Wednesday, December 19, 2012

The Glory of Suicidal Mass Killings

Adam Lankford's op-ed article in The New York Times seems to me to be one of the best explanations for suicidal mass killers like Adam Lanza.  What most appeals to me in Lankford's explanation is his assumption that the aberrant and even monstrous behavior of such people can be explained as exaggerated or distorted expressions of the natural desires that we all share.

Lankford's main idea is that suicidal terrorists and rampage killers have a lot in common.  Specifically, Lankford sees them as sharing three factors.  First, they generally are suffering from mental disorders or acute mental stress that make then suicidal.  Second, they believe that their suffering has been unfairly inflicted on them by others, and they want to take vengeance through murdering them.  These two factors explain the murder-suicides that are more common than suicidal mass killings.  The third factor that is distinctive to these killings is the desire for fame and glory.

I would explain these three motivational factors as linked to my list of 20 natural desires.  First, the natural desire for a complete life is expressed as a desire for self-preservation.  But we are also willing to risk our lives for a good cause, like the Sandy Hook teachers who gave their lives in defense of their students.  In protecting young children, they were expressing a natural parental desire.  And a very few of us can find our lives to be so painful that we might seek suicide as an escape from our suffering.

Second, our natural desire for justice as reciprocity moves us to want vengeance against those who have victimized us.  Apparently, Adam Lanza expressed this as a murderous rage against his mother.

The third natural desire manifest here is the desire for social status--for social recognition or honor within the groups to which we belong.  Adam Lanza was so socially awkward and socially detached that he became almost invisible, hidden away in his mother's house.  We can speculate, as Lankford does, that Lanza could imagine that killing lots of elementary school children could make him world famous after his death.  There is a twisted truth to this in that he could enjoy the prospect of gaining social recognition from a monstrous crime that would be known to the whole world.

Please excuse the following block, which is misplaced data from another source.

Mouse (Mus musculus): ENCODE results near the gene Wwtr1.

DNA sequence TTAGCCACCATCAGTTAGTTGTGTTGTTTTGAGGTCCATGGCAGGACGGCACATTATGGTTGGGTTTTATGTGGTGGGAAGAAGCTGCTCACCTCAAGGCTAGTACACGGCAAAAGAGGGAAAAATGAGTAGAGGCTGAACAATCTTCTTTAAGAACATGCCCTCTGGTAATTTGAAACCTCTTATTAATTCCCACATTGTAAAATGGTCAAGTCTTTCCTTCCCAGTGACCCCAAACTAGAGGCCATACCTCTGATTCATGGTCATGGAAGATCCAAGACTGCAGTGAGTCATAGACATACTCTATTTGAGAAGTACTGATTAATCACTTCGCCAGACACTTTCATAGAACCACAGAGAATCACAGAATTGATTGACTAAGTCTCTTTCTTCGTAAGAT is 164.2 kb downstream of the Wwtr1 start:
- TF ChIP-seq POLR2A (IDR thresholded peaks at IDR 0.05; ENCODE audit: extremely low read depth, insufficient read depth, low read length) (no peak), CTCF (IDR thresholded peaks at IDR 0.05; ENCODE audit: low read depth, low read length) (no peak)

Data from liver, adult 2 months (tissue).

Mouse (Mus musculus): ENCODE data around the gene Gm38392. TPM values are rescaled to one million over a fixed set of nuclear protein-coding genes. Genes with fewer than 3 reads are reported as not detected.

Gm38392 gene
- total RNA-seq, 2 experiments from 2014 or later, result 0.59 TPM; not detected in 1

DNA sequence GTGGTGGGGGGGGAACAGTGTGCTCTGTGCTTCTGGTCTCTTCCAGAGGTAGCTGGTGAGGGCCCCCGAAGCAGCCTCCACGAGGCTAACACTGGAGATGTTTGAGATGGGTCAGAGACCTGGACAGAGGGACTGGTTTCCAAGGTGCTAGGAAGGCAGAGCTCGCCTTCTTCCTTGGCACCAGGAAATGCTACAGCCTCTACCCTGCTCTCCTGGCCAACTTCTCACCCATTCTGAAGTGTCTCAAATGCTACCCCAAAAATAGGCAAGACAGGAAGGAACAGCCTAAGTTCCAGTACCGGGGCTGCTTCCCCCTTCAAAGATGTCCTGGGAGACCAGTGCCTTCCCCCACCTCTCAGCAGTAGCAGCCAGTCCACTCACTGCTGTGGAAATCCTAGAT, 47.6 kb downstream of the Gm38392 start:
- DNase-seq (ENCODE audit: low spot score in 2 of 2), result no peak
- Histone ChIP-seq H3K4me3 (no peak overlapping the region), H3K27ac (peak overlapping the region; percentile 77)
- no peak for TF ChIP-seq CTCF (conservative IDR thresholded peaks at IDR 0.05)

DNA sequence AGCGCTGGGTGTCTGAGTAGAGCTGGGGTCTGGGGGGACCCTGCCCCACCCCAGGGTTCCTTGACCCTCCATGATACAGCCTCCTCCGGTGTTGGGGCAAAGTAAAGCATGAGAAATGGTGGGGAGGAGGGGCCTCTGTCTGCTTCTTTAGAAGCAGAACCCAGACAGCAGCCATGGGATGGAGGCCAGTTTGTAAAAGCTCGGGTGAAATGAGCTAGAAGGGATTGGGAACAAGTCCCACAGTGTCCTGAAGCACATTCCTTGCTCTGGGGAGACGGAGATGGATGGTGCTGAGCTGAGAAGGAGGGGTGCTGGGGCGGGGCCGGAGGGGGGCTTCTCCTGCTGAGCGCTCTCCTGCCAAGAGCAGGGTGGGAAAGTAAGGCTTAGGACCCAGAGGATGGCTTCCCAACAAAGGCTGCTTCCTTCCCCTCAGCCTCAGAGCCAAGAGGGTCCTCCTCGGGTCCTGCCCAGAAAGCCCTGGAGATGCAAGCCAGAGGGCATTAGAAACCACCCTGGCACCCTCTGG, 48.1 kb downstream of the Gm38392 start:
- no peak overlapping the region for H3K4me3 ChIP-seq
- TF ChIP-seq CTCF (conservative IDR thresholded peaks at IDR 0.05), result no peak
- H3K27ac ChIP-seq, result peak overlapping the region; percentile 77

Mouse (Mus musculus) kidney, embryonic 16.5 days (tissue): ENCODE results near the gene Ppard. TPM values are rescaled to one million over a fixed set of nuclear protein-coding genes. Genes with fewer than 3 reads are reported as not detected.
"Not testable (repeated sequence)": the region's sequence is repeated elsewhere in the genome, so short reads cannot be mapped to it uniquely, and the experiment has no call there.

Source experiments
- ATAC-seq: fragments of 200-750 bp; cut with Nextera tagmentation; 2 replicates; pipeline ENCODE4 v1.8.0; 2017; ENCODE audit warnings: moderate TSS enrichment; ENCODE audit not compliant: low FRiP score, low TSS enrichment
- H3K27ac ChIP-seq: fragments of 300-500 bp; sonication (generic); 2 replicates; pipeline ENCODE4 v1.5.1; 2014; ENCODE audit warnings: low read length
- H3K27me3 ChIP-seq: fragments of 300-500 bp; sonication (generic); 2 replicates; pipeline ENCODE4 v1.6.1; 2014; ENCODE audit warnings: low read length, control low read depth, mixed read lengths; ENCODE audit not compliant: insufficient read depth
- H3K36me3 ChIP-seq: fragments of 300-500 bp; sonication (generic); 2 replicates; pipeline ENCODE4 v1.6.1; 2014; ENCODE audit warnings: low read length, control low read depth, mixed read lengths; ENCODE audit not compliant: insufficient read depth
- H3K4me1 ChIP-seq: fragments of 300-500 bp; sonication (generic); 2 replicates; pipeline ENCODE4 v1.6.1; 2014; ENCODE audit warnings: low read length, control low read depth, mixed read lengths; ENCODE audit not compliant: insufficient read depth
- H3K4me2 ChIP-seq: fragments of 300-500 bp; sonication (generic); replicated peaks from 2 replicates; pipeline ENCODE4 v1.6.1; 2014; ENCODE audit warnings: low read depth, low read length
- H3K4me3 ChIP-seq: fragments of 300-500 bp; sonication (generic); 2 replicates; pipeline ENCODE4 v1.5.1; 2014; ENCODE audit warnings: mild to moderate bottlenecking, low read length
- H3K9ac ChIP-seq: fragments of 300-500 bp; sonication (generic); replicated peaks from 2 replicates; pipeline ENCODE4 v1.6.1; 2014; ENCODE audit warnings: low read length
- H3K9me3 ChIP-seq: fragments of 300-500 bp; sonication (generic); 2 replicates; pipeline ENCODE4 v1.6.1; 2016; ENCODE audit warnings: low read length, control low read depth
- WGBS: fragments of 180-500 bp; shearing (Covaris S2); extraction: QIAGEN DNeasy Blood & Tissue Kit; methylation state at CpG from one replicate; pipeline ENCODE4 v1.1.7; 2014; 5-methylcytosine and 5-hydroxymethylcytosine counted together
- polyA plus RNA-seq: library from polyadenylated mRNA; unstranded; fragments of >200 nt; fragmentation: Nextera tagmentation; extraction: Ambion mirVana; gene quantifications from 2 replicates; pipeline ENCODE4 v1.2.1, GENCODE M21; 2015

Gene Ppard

I am reminded of the killer at my university--Northern Illinois--who killed five students in a crowed lecture hall and then killed himself.  It was reported that in his last days he was reading Friedrich Nietzsche, and thus he perhaps imagined that he would become an ubermensch by committing a crime that would show him to be "beyond good and evil."

There is another factor here that is easily overlooked because it is so obvious:  these suicidal mass killers are almost always young men.  Such behavior is an extreme manifestation of destructive propensities in the minds of young men longing for fame and glory.

Some of my previous posts on the shootings at Virginia Tech and NIU can be found here, here, here, here, here, here, and here.

1 comment:

Anonymous said...

RE: "Destructive propensities of young men"

It does appear to be a problem of males from predominance of ADD/ADHD to autism to various behavioral disorders including the extremes of sociopathy. I am interested what your thoughts are of positions like "The War on Males" from Sommers. Are we failing in our efforts to raise boys to men? Is this a new problem? What of fathering and the father-son relationship and its effect on self-preservation, justice as reciprocity, and desire for social status?